If you’re at a Portland Public Library location on the computers or WIFI, there’s much to explore at other libraries as well. New York Public Library’s Schomburg Center for Research in Black Culture has a digital library that anyone online can access. The Digital Schomburg has a multitude of great resources: podcasts, oral histories, the historical Images and Illustrations archive, access to free eBooks and articles, and Online Exhibitions on a range of subjects.
There’s also a Livestream Events and Video Archive of lectures, events, and readings that have taken place at the Schomburg Center—like Curating Black Nerdy Spaces (a conversation from the Schomburg Center’s 7th Annual Black Comic Book Festival), or performances like the recent Chevalier de Saint Georges of Guadeloupe Recital. I’ve long loved the luminous paintings of Ficre Ghebreyesus (after reading poet Elizabeth Alexander’s memoir in 2015), so I was glad to access a talk called The African Sublime of Ficre Ghebreyesus: In the Studio with Julie Mehretu and Elizabeth Alexander. Whether you’re delving into literature, music, comedy, theater, history, poetry, you can find an abundance of archived material at the Digital Schomburg—and if you’re an educator, any part of this free and accessible digital library could be a great classroom resource.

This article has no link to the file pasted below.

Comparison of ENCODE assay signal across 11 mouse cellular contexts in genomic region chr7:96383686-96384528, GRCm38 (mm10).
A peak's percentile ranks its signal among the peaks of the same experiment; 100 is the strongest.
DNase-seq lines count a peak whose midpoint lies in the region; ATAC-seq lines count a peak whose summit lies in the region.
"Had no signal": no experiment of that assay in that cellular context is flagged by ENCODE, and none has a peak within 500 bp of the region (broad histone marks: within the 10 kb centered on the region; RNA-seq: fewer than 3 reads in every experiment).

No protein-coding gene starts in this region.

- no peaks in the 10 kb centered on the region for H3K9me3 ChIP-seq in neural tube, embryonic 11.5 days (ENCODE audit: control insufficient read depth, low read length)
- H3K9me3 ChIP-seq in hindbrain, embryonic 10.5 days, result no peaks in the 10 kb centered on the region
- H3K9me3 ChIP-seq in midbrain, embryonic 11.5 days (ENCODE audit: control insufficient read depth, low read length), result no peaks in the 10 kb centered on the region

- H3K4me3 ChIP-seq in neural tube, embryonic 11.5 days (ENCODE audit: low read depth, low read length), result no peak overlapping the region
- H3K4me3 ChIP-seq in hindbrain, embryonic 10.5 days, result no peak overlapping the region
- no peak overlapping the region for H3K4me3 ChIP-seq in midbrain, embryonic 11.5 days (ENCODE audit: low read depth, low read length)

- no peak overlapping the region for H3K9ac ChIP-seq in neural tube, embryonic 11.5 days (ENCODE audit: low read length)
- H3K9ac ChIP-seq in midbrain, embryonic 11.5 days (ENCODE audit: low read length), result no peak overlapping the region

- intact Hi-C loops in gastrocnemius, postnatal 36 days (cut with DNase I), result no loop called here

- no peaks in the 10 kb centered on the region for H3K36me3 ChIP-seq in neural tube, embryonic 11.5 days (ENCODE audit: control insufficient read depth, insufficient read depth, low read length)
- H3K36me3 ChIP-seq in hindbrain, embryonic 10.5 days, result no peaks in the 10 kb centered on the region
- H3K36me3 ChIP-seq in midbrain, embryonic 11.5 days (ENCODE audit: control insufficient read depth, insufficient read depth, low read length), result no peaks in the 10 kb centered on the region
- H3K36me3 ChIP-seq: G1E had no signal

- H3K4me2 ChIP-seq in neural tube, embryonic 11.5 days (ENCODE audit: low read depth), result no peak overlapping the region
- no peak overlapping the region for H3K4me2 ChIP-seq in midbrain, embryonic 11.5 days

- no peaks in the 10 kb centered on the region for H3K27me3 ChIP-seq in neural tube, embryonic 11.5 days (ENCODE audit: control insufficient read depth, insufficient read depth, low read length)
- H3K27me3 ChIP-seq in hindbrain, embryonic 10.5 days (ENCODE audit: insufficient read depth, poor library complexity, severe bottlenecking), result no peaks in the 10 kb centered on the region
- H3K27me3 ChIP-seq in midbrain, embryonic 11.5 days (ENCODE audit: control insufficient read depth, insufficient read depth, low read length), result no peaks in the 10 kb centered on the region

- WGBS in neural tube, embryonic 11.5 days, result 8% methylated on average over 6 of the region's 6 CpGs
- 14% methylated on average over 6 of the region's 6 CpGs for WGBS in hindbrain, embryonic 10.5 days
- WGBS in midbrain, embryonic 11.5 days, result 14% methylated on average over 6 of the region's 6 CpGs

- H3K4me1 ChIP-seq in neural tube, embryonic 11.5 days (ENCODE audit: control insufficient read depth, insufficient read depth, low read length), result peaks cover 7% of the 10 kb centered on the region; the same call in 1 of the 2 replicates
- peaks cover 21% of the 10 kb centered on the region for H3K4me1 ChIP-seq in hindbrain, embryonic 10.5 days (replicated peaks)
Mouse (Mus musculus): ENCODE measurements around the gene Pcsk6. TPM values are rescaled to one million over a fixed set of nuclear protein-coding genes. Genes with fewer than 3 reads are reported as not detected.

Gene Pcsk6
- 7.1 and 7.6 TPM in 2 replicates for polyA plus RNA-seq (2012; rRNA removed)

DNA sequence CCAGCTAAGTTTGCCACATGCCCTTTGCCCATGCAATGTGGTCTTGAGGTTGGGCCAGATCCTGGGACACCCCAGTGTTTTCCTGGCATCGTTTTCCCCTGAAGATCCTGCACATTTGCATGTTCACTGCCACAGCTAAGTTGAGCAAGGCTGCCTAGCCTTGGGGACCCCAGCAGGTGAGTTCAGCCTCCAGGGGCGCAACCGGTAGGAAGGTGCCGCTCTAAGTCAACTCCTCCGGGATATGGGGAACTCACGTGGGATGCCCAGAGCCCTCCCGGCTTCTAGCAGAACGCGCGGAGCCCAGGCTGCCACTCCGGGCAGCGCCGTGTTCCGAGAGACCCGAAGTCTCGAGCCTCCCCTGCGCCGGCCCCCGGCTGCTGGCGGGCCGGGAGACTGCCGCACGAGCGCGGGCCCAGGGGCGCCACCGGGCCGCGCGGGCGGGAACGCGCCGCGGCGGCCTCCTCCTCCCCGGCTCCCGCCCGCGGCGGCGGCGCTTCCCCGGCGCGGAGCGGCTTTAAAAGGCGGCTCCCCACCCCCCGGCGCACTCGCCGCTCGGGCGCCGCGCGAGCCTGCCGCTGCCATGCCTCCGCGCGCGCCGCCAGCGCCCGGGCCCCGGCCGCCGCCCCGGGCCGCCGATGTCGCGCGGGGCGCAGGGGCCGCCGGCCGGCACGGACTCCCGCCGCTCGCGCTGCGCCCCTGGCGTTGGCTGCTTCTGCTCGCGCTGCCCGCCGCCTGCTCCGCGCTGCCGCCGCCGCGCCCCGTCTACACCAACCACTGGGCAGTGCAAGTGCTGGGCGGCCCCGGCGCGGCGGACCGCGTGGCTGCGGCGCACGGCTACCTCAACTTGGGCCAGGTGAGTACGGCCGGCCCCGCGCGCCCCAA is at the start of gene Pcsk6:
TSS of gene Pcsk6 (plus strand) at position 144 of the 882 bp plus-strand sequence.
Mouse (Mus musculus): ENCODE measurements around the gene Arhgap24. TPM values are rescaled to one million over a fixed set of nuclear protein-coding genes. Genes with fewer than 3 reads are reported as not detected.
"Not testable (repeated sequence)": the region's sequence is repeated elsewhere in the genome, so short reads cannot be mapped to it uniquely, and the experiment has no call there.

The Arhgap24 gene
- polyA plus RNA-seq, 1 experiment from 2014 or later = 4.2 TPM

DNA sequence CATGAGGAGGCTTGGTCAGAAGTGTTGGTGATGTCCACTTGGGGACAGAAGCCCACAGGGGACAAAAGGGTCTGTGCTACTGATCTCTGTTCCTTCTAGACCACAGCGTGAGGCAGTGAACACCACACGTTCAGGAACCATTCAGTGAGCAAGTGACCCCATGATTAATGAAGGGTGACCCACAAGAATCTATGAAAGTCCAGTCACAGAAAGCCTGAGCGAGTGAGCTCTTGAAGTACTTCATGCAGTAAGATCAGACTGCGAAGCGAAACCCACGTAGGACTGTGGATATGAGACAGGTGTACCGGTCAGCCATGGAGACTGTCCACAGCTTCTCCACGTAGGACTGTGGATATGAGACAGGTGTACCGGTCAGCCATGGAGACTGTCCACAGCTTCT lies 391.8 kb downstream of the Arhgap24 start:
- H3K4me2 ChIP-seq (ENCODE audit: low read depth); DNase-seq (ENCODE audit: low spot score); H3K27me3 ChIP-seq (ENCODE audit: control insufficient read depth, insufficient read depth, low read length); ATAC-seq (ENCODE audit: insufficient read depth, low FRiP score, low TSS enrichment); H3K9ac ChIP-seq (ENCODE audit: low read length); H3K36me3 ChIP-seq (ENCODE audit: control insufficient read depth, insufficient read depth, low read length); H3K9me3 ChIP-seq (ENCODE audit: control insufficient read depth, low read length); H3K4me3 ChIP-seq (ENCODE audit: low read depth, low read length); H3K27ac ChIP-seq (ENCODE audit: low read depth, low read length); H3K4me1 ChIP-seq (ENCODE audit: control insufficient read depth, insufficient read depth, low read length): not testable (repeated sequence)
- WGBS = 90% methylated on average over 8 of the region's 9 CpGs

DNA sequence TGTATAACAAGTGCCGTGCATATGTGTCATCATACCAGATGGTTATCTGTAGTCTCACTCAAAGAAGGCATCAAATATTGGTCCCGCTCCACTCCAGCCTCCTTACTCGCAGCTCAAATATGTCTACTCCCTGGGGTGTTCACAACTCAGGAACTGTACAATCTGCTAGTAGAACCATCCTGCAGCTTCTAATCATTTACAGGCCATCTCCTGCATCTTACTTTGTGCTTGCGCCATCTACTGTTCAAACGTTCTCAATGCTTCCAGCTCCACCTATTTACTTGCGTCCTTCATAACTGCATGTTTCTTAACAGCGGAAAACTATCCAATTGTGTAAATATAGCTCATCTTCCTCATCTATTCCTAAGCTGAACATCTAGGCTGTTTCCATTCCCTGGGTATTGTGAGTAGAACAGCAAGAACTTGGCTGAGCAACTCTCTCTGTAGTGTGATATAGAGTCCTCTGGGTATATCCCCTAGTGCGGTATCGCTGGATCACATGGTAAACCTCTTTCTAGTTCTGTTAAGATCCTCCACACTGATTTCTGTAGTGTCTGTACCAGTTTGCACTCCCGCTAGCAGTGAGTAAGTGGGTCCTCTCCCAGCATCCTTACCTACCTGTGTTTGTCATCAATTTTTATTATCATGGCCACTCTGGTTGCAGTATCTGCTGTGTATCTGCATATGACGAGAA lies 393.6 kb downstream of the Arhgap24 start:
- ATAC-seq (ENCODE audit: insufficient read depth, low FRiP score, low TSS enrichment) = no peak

Sarah R’s Picks